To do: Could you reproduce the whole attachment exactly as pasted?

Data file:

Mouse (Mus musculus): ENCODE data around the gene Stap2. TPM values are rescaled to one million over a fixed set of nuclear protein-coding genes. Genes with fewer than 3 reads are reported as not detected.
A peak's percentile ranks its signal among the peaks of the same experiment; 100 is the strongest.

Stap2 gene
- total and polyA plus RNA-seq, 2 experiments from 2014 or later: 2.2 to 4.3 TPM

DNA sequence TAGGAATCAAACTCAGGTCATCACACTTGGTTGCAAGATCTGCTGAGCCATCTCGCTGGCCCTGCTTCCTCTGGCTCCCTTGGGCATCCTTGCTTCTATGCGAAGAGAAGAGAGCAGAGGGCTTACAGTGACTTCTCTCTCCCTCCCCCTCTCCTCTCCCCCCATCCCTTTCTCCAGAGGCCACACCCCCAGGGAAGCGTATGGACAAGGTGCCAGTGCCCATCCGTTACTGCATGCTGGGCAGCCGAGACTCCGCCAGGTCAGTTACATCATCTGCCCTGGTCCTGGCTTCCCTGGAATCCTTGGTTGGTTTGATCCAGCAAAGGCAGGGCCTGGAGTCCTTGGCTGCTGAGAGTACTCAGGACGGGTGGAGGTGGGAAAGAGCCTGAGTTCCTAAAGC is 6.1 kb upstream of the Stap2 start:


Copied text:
Mouse (Mus musculus): ENCODE data around the gene Stap2. TPM values are rescaled to one million over a fixed set of nuclear protein-coding genes. Genes with fewer than 3 reads are reported as not detected.
A peak's percentile ranks its signal among the peaks of the same experiment; 100 is the strongest.

Stap2 gene
- total and polyA plus RNA-seq, 2 experiments from 2014 or later: 2.2 to 4.3 TPM

DNA sequence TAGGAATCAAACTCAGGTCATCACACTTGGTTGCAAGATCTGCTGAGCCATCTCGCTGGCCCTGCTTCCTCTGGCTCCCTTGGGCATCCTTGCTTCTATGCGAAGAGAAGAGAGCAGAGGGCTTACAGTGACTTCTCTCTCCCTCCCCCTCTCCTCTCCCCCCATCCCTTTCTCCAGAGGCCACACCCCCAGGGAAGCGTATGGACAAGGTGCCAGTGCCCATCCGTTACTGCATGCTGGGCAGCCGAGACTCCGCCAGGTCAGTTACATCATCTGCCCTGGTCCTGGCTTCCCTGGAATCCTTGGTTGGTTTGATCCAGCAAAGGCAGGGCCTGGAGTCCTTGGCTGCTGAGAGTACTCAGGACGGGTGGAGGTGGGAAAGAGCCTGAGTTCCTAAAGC is 6.1 kb upstream of the Stap2 start: